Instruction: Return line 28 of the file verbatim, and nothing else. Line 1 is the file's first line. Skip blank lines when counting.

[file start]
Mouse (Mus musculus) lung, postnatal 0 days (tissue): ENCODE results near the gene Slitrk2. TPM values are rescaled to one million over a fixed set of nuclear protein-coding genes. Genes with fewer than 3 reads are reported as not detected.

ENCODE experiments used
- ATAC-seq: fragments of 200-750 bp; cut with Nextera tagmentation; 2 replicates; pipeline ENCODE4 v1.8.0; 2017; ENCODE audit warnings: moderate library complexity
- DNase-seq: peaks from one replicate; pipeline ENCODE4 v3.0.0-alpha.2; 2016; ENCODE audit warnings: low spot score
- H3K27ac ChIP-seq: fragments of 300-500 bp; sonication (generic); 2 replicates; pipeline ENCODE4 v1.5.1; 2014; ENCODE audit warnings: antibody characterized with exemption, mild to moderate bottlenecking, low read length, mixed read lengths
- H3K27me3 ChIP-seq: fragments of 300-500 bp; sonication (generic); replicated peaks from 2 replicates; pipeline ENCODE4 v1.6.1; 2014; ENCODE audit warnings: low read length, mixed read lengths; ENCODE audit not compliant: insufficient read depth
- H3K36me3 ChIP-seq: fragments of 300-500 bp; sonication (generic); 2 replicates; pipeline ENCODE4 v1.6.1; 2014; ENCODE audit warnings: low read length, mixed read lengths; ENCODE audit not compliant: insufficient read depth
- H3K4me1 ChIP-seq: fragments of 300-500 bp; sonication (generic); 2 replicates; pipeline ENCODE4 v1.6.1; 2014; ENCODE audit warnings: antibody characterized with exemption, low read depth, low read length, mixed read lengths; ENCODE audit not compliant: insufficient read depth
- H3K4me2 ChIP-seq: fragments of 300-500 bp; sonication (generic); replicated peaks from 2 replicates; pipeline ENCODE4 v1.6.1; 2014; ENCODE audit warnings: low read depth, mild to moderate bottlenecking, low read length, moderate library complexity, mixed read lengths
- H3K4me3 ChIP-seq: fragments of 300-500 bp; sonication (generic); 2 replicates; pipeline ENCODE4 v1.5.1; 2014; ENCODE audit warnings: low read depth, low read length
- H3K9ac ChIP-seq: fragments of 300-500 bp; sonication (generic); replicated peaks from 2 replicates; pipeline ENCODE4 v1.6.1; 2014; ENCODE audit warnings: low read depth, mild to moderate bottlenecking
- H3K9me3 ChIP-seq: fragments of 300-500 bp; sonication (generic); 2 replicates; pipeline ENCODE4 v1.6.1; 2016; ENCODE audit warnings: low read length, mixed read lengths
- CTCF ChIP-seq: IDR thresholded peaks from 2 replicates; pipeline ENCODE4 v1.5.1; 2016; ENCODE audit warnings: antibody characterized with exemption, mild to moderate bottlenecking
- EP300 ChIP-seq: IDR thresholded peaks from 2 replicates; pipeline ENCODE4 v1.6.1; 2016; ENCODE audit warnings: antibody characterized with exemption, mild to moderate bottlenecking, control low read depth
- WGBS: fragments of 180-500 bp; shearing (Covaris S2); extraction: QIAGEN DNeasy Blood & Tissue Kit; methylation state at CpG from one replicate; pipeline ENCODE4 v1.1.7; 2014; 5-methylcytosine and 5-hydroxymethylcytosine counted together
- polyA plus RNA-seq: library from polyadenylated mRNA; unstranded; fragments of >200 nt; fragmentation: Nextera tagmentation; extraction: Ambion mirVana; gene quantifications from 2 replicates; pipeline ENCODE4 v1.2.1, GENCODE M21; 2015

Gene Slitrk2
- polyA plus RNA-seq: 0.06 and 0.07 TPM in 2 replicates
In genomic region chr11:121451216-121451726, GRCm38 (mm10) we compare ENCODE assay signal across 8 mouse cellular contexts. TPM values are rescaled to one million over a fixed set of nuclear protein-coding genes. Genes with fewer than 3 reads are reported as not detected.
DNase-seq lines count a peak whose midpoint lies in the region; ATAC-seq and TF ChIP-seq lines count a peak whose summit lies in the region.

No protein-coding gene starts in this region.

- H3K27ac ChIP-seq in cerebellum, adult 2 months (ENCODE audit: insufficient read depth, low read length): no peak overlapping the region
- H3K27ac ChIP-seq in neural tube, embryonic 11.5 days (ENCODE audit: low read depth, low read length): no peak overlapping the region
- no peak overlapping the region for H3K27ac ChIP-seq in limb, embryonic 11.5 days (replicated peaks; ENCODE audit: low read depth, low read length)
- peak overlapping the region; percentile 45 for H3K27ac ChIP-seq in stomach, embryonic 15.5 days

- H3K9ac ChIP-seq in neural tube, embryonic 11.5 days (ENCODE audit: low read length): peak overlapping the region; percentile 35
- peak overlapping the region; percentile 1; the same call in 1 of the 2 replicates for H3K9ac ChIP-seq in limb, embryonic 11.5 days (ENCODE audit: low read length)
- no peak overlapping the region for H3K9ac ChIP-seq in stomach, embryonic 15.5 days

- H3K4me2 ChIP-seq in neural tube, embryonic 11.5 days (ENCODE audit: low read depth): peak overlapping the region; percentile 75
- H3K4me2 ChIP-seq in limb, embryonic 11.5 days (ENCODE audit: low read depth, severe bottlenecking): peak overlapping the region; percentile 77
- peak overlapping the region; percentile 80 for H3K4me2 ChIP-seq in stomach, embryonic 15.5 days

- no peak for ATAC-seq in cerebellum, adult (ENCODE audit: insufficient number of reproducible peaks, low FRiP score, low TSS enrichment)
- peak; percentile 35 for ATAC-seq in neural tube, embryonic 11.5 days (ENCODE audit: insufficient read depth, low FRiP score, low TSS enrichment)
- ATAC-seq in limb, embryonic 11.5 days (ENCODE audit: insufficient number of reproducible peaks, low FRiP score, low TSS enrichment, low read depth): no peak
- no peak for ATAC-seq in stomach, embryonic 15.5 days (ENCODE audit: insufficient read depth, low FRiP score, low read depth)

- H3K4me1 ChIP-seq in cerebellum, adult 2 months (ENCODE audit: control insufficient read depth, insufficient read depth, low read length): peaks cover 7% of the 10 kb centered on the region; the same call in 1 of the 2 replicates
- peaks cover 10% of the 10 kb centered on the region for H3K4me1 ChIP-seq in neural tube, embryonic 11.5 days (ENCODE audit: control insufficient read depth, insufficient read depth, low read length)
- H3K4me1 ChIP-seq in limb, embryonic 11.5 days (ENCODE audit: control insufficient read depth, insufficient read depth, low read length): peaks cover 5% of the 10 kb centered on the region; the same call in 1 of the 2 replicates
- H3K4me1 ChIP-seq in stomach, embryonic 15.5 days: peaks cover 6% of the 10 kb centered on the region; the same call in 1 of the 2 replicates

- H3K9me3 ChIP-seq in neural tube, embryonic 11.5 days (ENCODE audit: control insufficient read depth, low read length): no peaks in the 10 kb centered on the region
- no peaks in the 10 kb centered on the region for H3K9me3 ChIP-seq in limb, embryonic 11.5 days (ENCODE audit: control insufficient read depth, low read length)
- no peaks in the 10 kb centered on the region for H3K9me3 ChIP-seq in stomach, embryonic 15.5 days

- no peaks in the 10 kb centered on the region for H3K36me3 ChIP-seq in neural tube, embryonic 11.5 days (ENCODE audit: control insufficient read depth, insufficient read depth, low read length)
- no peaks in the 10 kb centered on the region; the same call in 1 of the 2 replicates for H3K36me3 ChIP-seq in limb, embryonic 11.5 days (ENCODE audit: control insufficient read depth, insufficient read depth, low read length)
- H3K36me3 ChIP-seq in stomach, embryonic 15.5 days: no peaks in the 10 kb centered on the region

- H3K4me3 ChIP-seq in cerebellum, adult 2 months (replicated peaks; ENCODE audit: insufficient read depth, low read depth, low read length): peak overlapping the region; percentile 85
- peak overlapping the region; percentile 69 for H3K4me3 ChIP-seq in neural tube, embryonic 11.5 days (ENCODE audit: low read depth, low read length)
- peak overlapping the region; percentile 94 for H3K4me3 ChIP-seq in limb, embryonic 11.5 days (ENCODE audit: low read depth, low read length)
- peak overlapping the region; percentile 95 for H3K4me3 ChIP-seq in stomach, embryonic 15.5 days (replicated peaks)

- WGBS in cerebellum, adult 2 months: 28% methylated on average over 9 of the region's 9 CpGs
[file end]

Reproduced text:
- no peak overlapping the region for H3K9ac ChIP-seq in stomach, embryonic 15.5 days